More than 100 crime survivors joined elected officials and community leaders at Crenshaw Methodist Church in Los Angeles on March 11 to call for new safety priorities and a criminal justice system that better reflects the needs of crime survivors.
The event was hosted by the Los Angeles chapter of Crime Survivors for Safety and Justice, a project of Californians for Safety and Justice, which brings together thousands of crime survivors from across California and elevates the voices of crime survivors in justice policy debates.
In a video address, L.A. Mayor Eric Garcetti thanked attendees for speaking out, and said their work was having wide-spread impact. “Thank you for telling your stories, and for turning your pain into purpose,” said Mayor Garcetti.
“Because of your strength, survivors everywhere have a voice that will be heard in conversations about how we improve public safety for everyone. People who experience violence often lack access to basic services they need to address trauma and to get on the road to recovery. Because of you, those barriers are falling away every day. More trauma recovery centers are being created across California. We are seeing reform through increased emphasis on prevention, recovery and healing instead of incarceration, and more service providers are working to ensure that families in low income communities get the right services they need.”
The event featured workshops on breaking the cycle of silence, preventing child sexual abuse and healing from trauma in the aftermath of violence, as well as space for youth. Event partners included Homies Unidos, L.A.U.R.A., Mariposa Center for Change, Mothers in Charge L.A., Ollin Law, Reverence Project, Save Our Sons, and Detours Mentoring.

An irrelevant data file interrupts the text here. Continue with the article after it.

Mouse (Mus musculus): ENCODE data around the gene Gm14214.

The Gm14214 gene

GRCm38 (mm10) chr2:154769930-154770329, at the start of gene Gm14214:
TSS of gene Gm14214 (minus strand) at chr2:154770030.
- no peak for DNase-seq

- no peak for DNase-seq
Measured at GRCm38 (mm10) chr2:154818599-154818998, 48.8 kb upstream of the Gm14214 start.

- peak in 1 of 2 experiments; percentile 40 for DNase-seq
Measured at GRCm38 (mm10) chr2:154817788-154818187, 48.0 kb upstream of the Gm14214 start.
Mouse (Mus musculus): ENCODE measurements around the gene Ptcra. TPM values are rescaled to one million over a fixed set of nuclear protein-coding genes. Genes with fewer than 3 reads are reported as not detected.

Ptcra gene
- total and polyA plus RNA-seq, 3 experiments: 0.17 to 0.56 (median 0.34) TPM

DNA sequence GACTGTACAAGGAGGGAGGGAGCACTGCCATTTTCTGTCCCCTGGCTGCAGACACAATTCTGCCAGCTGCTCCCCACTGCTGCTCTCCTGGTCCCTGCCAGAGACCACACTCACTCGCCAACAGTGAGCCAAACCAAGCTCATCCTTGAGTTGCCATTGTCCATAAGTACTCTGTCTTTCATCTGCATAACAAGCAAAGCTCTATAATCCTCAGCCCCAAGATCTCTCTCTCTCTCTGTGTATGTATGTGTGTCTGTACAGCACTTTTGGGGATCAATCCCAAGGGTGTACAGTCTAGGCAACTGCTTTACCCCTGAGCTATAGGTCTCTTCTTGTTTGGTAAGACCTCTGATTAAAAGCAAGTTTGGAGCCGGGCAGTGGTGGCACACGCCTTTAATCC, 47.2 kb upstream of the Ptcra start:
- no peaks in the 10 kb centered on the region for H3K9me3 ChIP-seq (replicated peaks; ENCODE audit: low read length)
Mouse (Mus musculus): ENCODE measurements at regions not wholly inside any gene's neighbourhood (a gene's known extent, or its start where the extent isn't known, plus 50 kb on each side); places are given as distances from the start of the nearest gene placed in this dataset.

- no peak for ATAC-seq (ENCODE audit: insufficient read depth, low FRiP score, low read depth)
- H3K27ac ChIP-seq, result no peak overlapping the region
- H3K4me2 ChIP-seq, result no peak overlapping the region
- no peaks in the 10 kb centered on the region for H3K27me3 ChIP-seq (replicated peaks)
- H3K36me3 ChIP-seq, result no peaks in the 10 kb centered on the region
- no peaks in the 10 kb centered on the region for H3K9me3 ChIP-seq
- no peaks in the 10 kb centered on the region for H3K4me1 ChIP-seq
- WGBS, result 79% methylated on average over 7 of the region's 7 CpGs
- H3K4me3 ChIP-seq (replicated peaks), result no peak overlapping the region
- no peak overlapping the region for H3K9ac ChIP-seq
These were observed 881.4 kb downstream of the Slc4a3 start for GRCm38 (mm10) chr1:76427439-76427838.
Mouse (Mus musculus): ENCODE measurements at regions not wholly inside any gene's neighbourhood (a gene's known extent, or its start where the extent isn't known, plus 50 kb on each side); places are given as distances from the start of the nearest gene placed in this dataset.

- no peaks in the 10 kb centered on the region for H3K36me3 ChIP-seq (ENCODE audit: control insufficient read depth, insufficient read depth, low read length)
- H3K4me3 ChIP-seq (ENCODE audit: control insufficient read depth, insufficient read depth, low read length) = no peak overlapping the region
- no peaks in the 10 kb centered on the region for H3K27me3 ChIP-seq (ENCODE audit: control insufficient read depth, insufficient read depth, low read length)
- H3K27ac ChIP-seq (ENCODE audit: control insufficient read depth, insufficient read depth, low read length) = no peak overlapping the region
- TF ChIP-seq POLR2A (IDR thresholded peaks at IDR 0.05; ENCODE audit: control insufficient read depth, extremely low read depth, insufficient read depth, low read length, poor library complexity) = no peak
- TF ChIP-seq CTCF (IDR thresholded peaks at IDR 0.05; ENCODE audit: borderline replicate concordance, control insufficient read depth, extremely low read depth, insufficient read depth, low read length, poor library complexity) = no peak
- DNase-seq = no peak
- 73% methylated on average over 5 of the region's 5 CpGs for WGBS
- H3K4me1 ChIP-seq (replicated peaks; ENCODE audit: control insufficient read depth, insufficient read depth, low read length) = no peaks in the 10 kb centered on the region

“What you are doing right now in terms of healing our community is really important,” said Assemblymember Reginald Jones-Sawyer (D-Los Angeles). “When I first got involved in public safety, I saw a lot of people that look like you in this room — African Americans and Latinos. We need to have the resources for mental health available so we can heal our community.”
The event is the first in a series of actions with crime survivors across California that will culminate with the 4th annual statewide Survivors Speak in Sacramento on April 4. More than 500 crime survivors will attend Survivors Speak to share stories, honor loved ones and advocate for smart justice policies.
The largest convening of crime survivors in the state, Survivors Speak will take place during National Crime Victims’ Rights Week. Among the planned activities in Sacramento, hundreds of crime survivors in California will caravan from their respective regions by bus to participate in a march through downtown Sacramento followed by a rally at the state Capitol.
“Communities who are the most harmed are the least helped,” said David Guizar, Crime Survivors for Safety and Justice Los Angeles chapter lead. “Crime survivors need access to resources and services to heal from the effects of trauma and to stop the cycle of victimization. By bringing the voices of our network together, we can move policymakers towards solutions that prioritize rehabilitation and prevention.”